10 Different Uses for a Soldering Iron

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A soldering iron supplies "cold" heat to metal parts that need to be joined. The completed joint bonds the parts to form an electrical connection between wires and metal parts. A chemical cleaner prepares hot surfaces for molten solder, an alloy (tin combined with lead) made of non-ferrous (or "iron-free") metals. The melting point of these alloys ranges between 364 to 460 degrees F (183 to 230 degrees C). A soldering iron is actually a very small blow torch.

Soldering Galvanized Sheet Metal

  • Always wear eye protection and gloves when soldering or using any soldering materials and chemicals. Non-corrosive flux (a chemical used to assist with heat transfer from heat source to metal surface), such as ruby fluid or diluted hydrochloric acid, is used to solder and fuse galvanized sheet metal. To make a tough joint, the metal should be locked together or riveted no further than three inches apart.

Soldering in Plumbing

  • Some equipment relies on a supply of cold tap water. Shut down any equipment that is affected by shutting off the water supply. Be aware of flammable materials near your workspace. Copper pipe fitting has a very small gap between the two pieces when soldered. The solder forms a seal and makes a watertight joint.

Arts and Crafts Projects

  • Soldering is used for hundreds of arts and crafts projects and is a process used by do-it-yourselfers from all walks of life and hobby-working desires. Learning to solder is easy and those who make everything from jewelry and sculptures to their own musical instruments and stained glass use it.

Soldering Stained Glass and Mosaics

  • It is said that it's best to use lead-free solder for making stained glass windows and mosaic sculptures. The basic tools for making stained glass include safety glasses, a glass cutter, pliers, a glass grinder, copper tape, solder, flux, a 100-watt soldering iron, the glass pattern, the actual glass and a solid wood work surface.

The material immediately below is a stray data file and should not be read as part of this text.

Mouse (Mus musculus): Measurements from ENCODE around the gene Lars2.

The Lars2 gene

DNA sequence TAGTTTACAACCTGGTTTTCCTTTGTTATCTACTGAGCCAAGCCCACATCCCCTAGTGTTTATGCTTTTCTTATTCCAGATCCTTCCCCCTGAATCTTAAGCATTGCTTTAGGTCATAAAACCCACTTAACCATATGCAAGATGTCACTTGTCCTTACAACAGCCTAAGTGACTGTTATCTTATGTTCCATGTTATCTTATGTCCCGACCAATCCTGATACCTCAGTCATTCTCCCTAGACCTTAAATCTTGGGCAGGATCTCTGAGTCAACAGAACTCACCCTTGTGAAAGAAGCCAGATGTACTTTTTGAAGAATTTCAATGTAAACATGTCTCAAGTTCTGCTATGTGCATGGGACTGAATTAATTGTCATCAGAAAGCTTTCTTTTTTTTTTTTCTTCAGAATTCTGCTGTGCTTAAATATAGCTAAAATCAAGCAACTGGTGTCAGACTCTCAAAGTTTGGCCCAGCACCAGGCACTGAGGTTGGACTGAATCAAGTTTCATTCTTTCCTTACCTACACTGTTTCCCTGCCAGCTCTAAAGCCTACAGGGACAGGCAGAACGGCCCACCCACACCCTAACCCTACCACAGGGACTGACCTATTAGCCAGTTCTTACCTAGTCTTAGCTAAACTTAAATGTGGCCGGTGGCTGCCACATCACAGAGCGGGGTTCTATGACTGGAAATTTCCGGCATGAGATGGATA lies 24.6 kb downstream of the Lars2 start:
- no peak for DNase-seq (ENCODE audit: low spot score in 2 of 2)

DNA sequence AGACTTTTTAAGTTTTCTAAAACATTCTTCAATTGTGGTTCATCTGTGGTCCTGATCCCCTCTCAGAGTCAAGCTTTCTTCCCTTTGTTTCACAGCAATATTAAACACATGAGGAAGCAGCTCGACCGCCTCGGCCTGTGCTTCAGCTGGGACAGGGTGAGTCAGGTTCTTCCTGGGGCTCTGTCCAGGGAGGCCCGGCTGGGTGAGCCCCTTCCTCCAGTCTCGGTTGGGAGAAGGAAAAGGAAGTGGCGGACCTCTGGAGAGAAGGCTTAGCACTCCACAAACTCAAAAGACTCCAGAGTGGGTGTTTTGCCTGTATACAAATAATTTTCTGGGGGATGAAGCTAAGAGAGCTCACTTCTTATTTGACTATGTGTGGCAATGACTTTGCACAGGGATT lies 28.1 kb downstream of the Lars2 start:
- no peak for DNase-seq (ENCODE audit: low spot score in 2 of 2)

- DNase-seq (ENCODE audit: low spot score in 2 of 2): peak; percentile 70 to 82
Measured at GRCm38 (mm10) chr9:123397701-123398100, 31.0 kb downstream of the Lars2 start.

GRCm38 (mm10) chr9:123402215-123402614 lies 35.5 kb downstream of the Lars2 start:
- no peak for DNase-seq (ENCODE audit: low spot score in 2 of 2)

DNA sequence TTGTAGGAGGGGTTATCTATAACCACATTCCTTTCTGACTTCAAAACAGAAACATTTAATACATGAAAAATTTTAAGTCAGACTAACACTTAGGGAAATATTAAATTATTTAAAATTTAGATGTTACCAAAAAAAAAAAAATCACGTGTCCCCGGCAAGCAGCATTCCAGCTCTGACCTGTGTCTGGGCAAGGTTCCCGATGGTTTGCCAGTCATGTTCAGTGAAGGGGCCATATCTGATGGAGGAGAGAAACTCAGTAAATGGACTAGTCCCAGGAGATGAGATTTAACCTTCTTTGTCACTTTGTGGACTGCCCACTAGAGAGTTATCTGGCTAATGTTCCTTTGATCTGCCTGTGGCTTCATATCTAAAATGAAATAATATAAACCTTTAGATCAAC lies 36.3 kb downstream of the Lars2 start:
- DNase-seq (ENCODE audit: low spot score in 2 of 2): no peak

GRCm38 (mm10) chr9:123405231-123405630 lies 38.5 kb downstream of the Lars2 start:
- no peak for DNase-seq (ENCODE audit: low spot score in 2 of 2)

Forming Permanent Circuit Board Connections

  • Contact between two wires is used in order to establish electrical continuity between the two metals. Prevention of a clean contact between metal surfaces (dirt, dust, oil, corrosion, missing insulation, etc.) inhibits continuity. Electrical wire is insulated and the insulation cannot be removed or stripped when establishing bare metal-to-metal contact. Soldering "locks" the wiring down to the circuit board.

Soldering Copper Pipes

  • Copper tubing should be cleanly cut and dirt and corrosion should be cleaned off the pipe ends with an emery cloth until the copper shines. The inside should be cleaned with a special wire brush, but should not be touched with bare hands. Brush flux over the metal surfaces to be joined, on the inside and out; then wipe off the excess. Heat the joint with the soldering iron or a propane torch, moving the cone back and forth for even heating. Fittings may require higher heat (700 to 800 degrees F) in order to bring the solder to the melting point. Avoid over-feeding the joint in order to avoid clogging the tube. The solder hardens as it cools.

Car and Engine Repair

  • No soldered joint is strong, so it can't be relied upon for strength. Materials are generally soft and pliable (malleable) and used only to fill up irregular places, smooth rough surfaces, or make tighter joints. Paint, grease and dirt must be removed. The most common flux for car repair is muriatic acid, which is dissolved with zinc. Solder is used to tin the edges of metal sheets and fill up holes.

Home Projects

  • Soldering pencils, guns and irons that are adequate for home use are made in abundance. Most are heated electrically and have tips that can be used with a propane torch. The proper tool depends on the project, but tasks like joining wires and circuit-board repairs, may call for varying amounts of heat or more control. As with other soldering projects, tool tips must be thoroughly clean at all times.

Soldering Jewelry

  • To solder jewelry, you will need the metal (such as sterling silver wire or pewter, etc.), a torch, a soldering pick, Borax flux, a pickling agent, silver solder, posts or hooks as needed, wire cutters, thin copper wire and tweezers. Other items you may need are sandpaper, a polished hammer and anvil or planished silver.

Soldering Vacuum Tubes

  • Inexpensive vacuum switch tubes are soldered to form a sealant and to insulate housing parts in metal to ceramic connections. For example, copper parts can be soft-soldered to ceramic without risking the tube. Silver tin solder is placed on a pre-fab vacuum switch tube to form a corrugated ring with a cover that forms a tight vacuum on the circuitry board to which the tube is attached.

References

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